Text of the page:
Opentype Features in Microsoft Word
OpenType features are a great way to add flexibility to fonts. With them, font creators can add a huge variety of useful options to their fonts. The problem is it’s not always obvious how to make use of these options for the end-user.
Since OpenType is relatively new, many old applications have no options to enable OpenType features–in fact, even most new applications take a selective approach to implementing OpenType features. Worse, those applications which do implement OpenType features haven’t necessarily made it easy for the end-user to figure out. This is especially true in word processing applications.
In this article I will discuss how to enable OpenType features in Microsoft Word.
You must have Microsoft Word 2010 or later for OpenType features.
Features that are supported include:
- contextual spacing
- alternate forms for particular letter combinations
- number spacing
- proportional or tabular
- number forms
- alternate numbers forms
- stylistic sets
- alternate letter style sets
- contextual alternatives
- alternate letter styles depending on context
Unfortunately unsupported features include:
- swash characters
- fancy letter forms usually seen at the end or beginning of words
1.) Choose a font with OpenType features
Microsoft’s default font, Calibri, has some OpenType features, so lets use that:
2.) Navigate to the OpenType options
Select all the text you want to enable OpenType features for, then from the “Home” tab, in the “Font” section, click the little arrow in the lower right corner:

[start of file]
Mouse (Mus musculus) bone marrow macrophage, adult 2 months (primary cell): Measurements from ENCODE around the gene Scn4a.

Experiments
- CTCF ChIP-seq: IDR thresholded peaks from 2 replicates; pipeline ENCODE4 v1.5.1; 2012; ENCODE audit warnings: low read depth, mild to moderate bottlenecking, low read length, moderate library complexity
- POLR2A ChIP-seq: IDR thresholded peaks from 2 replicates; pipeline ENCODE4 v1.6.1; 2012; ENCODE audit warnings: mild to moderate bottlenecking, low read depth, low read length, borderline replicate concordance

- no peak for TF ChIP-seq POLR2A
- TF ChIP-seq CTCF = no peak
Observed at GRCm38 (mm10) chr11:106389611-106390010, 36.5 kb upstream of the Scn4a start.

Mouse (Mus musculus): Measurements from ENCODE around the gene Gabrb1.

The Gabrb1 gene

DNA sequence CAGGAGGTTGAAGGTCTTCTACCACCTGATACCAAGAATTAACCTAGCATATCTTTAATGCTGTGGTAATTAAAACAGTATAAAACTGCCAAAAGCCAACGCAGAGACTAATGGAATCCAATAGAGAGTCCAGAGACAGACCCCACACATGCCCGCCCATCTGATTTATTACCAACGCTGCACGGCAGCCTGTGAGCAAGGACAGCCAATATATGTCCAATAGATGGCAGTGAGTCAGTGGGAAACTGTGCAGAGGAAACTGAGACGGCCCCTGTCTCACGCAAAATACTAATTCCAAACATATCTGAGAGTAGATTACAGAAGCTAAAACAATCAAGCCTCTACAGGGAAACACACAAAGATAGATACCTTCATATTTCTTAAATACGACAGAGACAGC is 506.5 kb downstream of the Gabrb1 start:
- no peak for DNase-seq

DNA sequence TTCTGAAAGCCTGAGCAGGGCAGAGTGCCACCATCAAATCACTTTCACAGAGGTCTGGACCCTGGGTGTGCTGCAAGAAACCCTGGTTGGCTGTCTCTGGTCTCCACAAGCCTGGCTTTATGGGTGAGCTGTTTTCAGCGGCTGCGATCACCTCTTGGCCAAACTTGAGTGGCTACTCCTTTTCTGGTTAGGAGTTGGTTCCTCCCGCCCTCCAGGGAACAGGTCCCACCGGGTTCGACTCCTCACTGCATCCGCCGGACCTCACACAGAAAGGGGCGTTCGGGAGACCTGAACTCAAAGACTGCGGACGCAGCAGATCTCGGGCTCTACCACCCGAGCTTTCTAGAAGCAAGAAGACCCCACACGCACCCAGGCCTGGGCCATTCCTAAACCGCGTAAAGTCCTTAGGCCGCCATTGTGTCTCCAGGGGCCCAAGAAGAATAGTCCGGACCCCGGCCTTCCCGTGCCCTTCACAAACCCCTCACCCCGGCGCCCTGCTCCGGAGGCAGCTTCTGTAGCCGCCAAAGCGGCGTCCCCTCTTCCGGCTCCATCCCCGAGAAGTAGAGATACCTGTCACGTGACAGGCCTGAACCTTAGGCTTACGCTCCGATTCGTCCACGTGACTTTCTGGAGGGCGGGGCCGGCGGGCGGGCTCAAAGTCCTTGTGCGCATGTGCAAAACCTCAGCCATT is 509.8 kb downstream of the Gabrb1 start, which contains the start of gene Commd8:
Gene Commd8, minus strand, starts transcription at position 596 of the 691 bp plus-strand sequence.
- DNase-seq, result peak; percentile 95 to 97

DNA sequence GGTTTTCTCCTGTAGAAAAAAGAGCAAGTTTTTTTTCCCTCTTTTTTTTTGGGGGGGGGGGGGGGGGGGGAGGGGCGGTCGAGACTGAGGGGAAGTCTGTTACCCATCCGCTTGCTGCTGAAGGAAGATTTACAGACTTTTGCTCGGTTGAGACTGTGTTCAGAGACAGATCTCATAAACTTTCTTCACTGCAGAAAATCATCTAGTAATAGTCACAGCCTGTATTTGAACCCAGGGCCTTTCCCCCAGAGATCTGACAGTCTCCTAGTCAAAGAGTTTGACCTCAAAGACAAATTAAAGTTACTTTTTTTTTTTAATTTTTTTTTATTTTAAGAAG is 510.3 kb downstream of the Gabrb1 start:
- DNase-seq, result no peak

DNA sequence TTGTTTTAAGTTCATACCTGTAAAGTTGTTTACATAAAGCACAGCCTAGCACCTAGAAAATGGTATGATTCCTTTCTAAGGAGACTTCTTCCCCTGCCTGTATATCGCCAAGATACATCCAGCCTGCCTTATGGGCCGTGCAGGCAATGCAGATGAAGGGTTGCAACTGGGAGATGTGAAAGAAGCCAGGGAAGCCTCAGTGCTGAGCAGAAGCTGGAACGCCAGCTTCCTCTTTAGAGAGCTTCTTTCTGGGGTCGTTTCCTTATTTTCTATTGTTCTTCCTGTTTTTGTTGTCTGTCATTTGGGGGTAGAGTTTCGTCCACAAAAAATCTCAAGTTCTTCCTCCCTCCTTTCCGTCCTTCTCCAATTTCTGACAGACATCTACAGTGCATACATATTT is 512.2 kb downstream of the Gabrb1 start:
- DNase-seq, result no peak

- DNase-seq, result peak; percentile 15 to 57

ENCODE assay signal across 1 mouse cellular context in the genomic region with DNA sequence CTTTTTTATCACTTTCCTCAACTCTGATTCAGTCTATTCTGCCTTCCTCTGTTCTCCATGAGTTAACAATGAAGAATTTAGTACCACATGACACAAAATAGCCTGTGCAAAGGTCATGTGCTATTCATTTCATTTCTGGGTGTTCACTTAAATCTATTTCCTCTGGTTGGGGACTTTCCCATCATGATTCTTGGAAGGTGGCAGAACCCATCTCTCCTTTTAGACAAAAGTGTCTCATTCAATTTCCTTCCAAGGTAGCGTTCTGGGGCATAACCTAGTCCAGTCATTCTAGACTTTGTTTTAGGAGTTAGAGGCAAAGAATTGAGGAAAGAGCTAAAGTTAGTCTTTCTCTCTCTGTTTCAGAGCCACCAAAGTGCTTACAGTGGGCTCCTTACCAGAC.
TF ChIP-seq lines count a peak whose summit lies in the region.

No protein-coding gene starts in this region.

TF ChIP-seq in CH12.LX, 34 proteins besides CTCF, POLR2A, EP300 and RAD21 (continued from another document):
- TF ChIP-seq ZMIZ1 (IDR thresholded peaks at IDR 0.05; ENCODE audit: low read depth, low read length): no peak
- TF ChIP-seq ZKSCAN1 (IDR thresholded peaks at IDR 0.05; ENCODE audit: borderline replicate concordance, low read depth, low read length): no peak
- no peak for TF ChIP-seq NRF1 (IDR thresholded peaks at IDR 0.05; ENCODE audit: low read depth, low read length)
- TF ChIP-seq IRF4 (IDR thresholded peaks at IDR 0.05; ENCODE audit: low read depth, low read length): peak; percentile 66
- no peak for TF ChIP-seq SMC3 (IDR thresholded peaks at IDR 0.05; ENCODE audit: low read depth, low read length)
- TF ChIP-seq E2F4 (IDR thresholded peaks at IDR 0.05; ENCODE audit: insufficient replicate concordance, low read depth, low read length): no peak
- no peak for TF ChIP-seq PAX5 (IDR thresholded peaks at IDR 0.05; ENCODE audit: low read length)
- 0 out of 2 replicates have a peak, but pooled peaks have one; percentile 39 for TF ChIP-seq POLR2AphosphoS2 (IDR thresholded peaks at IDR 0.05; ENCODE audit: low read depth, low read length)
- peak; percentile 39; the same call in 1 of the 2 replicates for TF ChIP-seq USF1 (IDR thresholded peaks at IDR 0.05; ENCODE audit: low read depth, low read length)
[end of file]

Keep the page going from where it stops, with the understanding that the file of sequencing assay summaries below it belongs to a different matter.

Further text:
3.) Enable Opentype features in MS Word
When you click the little arrow, the “Font” dialog will appear. Go to the advanced tab:
Make the following changes to enable kerning, standard ligatures, and stylistic set 4. You can also experiment with other settings.
The result is text with altered spacing, and a few obvious changes to the ‘fl’, ‘fi’, and ‘g’ characters:
When I make handwritten fonts I like to create “contextual alternatives”, which you can enable in the font dialog. For example, the font “Popcorn Mountain!” has contextual alternatives for common double-letter combinations, which makes the handwritten font appear more natural.
Again, select the text you want to enable OpenType features for–this time I’m using “Popcorn Mountain!” because it has the OpenType feature “contextual alternatives”:
Check the box for “Contextual Alternatives” in the font dialog (see the section above “2.) Navigate to…”):
The result is alternate characters for the second “o” and “e” in the words “cool” and “breezy”:
Check out this page for an in-depth look at all OpenType features.